RADIATOR COWL Just had my radiator cowl on the '28 Fabric repaired by Royston & Holbert (Silversmiths) at Wimborne. Not a cheap job but seems to be a good one. I hope Electrostatic make a good job of the nickel plate.

HOOTER BUTTONS I was told that if you are looking for a horn button the Button Shop Antiques at Lychett may be able to help (other than Austin Sevens).


Willie McKenzie is still desperate for a headlamp rim for a '34 box.

Phil Whitter wants a pair of front seat squabs for a Ruby. Also needs an early uncoupled handbrake and mounting. Has plenty of spares to exchange for above. Tel: Broadstone 694857.

THE first Austin "Sevens" were provided with magneto ignition, a system that prevailed from 1922 to 1928, whereupon it was dropped in favour of coil ignition. Many of these cars are still on the road today and for the benefit of their owners the following information covers this almost obsolete ignition system.

The magneto requires very little attention, the only adjustment necessary being to the gap between the contact breaker points A and B. The correct gap is .010 in. to .012 in. and this should be checked with a feeler gauge.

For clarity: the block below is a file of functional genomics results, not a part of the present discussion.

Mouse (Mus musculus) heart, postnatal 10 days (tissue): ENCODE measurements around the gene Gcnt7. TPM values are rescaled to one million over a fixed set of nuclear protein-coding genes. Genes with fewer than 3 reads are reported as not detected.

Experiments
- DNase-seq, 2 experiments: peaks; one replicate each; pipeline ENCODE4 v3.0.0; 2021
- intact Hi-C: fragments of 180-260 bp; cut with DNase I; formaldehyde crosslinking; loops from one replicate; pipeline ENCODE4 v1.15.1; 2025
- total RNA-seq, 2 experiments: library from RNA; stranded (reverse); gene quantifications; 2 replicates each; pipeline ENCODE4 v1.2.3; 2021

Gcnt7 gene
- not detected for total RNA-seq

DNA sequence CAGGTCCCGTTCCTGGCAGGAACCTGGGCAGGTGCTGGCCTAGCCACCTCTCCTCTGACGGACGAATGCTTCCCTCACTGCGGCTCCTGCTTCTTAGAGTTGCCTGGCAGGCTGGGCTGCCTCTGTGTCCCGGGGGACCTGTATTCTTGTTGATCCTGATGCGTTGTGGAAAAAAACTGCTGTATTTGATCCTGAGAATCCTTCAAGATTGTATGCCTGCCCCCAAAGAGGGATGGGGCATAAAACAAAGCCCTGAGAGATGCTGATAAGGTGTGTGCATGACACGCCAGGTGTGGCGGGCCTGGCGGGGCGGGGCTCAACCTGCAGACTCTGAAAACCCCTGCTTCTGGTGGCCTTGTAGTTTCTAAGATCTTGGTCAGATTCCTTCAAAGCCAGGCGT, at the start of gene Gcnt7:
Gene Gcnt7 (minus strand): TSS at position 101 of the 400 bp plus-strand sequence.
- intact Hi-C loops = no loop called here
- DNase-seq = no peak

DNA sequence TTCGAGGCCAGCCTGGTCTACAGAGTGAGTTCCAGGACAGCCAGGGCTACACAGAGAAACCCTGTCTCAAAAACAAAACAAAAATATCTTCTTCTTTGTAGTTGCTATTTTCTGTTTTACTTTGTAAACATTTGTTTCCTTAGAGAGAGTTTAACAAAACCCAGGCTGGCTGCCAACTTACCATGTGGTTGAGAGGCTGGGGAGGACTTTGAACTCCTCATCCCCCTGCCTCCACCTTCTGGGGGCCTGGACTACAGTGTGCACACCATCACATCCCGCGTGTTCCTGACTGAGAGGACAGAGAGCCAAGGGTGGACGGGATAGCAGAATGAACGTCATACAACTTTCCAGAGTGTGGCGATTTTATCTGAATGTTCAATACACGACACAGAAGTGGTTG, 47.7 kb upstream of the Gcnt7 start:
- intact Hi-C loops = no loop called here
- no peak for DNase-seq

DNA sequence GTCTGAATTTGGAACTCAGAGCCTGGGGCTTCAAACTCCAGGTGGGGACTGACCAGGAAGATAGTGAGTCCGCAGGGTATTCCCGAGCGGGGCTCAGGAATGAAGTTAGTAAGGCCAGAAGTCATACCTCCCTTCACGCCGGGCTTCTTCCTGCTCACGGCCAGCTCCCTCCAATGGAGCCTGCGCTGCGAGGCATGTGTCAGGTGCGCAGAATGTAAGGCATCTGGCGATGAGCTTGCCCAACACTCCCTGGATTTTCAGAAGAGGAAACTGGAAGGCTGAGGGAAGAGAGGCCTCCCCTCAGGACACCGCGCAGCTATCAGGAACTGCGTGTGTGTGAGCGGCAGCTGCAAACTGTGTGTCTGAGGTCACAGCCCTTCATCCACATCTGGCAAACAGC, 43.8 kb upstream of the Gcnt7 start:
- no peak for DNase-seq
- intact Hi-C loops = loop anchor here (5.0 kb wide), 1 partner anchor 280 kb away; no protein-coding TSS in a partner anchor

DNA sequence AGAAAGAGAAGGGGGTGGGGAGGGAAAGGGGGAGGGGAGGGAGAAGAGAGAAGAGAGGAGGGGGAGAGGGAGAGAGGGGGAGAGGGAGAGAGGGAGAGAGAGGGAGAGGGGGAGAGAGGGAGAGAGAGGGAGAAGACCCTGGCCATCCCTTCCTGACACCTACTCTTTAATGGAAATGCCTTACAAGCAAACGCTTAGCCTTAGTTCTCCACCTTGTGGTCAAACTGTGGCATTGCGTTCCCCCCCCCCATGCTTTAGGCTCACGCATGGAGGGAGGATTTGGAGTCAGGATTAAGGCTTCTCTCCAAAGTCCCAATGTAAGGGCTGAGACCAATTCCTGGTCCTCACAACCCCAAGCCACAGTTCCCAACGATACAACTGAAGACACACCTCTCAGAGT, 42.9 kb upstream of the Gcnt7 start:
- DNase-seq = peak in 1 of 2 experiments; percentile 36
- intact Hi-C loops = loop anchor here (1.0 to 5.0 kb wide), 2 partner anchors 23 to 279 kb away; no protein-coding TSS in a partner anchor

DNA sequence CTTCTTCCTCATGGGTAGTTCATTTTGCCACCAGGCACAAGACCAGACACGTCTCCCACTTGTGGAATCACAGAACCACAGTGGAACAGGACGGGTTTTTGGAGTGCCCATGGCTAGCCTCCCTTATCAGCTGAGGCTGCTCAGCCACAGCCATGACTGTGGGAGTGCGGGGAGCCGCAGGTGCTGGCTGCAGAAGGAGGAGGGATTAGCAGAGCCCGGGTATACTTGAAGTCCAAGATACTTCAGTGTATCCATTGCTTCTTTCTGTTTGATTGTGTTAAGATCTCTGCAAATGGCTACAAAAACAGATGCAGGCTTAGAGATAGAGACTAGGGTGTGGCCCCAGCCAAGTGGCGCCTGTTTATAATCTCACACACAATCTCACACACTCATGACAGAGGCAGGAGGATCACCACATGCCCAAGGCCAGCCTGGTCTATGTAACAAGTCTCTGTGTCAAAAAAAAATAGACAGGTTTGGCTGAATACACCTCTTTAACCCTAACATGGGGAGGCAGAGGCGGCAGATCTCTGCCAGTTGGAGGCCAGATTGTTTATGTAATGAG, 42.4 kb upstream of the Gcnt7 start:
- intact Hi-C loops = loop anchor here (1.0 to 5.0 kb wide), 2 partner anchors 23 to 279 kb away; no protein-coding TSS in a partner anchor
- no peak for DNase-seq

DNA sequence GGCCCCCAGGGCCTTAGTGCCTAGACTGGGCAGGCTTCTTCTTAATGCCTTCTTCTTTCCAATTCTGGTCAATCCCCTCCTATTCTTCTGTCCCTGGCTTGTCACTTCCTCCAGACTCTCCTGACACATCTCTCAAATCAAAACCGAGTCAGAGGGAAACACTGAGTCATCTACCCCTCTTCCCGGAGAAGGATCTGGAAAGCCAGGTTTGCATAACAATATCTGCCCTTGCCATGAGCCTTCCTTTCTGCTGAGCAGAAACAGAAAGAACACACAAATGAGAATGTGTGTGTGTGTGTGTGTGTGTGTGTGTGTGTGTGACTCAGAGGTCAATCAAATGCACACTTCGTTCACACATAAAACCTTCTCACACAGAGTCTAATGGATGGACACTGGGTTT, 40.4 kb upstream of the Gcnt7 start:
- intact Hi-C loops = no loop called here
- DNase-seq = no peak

To do this, first turn the engine by hand until the contacts are seen to be fully opened, i.e., when the fibre heel is at the highest point on the cam then insert the gauge between the contacts. If the gap is correct the gauge should be a sliding fit between them.

Should the gap be incorrect, adjustment can be made by turning the screw B, after releasing the locknut C. Re-tighten the locknut after adjustment has been effected.

Every 6,000 miles remove the contact breaker points and clean them with a petrol moistened cloth. If they are burned or blackened they should be dressed with a fine carborundum stone or emery cloth.

Excessively burned or pitted points, together with a falling off in engine power, usually indicate a faulty condenser; in which case the only remedy is to renew this component. Fortunately, condenser failure is an extremely rare occur­rence.

Remove the distributor and clean inside the housing with a cloth soaked in petrol. Similarly wipe the surface of the brush holder, particularly between the safety gap electrodes. Also check that the carbon brush slides freely in its holder.